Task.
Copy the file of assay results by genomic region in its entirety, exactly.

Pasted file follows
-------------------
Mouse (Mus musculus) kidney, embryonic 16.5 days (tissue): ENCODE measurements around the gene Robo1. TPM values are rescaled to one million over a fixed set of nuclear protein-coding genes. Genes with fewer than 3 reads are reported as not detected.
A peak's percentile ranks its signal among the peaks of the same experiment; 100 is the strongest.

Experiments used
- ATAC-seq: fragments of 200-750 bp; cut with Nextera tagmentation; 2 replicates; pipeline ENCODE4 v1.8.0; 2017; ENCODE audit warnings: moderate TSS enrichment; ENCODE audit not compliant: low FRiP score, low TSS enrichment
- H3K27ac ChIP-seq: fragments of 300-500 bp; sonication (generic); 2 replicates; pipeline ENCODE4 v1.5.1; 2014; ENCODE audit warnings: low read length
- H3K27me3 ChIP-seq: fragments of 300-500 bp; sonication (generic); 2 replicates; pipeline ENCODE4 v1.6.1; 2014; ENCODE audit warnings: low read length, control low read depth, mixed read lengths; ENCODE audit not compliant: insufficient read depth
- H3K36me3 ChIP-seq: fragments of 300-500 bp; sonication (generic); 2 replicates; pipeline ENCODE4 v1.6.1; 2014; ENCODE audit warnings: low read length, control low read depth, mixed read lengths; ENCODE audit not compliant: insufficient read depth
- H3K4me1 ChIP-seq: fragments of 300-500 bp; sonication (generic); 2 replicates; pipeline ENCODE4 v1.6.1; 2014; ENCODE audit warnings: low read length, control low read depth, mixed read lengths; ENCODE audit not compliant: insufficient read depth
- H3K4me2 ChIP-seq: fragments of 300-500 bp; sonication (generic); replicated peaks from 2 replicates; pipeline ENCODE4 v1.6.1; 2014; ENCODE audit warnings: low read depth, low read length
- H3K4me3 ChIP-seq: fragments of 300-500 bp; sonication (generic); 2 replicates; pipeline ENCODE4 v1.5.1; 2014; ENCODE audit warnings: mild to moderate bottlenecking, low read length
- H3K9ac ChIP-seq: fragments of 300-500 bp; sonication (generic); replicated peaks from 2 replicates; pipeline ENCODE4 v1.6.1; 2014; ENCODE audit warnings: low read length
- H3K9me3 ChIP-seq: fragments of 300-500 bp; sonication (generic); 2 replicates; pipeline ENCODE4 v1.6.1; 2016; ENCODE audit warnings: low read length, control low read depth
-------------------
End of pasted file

Mouse (Mus musculus) kidney, embryonic 16.5 days (tissue): ENCODE measurements around the gene Robo1. TPM values are rescaled to one million over a fixed set of nuclear protein-coding genes. Genes with fewer than 3 reads are reported as not detected.
A peak's percentile ranks its signal among the peaks of the same experiment; 100 is the strongest.

Experiments used
- ATAC-seq: fragments of 200-750 bp; cut with Nextera tagmentation; 2 replicates; pipeline ENCODE4 v1.8.0; 2017; ENCODE audit warnings: moderate TSS enrichment; ENCODE audit not compliant: low FRiP score, low TSS enrichment
- H3K27ac ChIP-seq: fragments of 300-500 bp; sonication (generic); 2 replicates; pipeline ENCODE4 v1.5.1; 2014; ENCODE audit warnings: low read length
- H3K27me3 ChIP-seq: fragments of 300-500 bp; sonication (generic); 2 replicates; pipeline ENCODE4 v1.6.1; 2014; ENCODE audit warnings: low read length, control low read depth, mixed read lengths; ENCODE audit not compliant: insufficient read depth
- H3K36me3 ChIP-seq: fragments of 300-500 bp; sonication (generic); 2 replicates; pipeline ENCODE4 v1.6.1; 2014; ENCODE audit warnings: low read length, control low read depth, mixed read lengths; ENCODE audit not compliant: insufficient read depth
- H3K4me1 ChIP-seq: fragments of 300-500 bp; sonication (generic); 2 replicates; pipeline ENCODE4 v1.6.1; 2014; ENCODE audit warnings: low read length, control low read depth, mixed read lengths; ENCODE audit not compliant: insufficient read depth
- H3K4me2 ChIP-seq: fragments of 300-500 bp; sonication (generic); replicated peaks from 2 replicates; pipeline ENCODE4 v1.6.1; 2014; ENCODE audit warnings: low read depth, low read length
- H3K4me3 ChIP-seq: fragments of 300-500 bp; sonication (generic); 2 replicates; pipeline ENCODE4 v1.5.1; 2014; ENCODE audit warnings: mild to moderate bottlenecking, low read length
- H3K9ac ChIP-seq: fragments of 300-500 bp; sonication (generic); replicated peaks from 2 replicates; pipeline ENCODE4 v1.6.1; 2014; ENCODE audit warnings: low read length
- H3K9me3 ChIP-seq: fragments of 300-500 bp; sonication (generic); 2 replicates; pipeline ENCODE4 v1.6.1; 2016; ENCODE audit warnings: low read length, control low read depth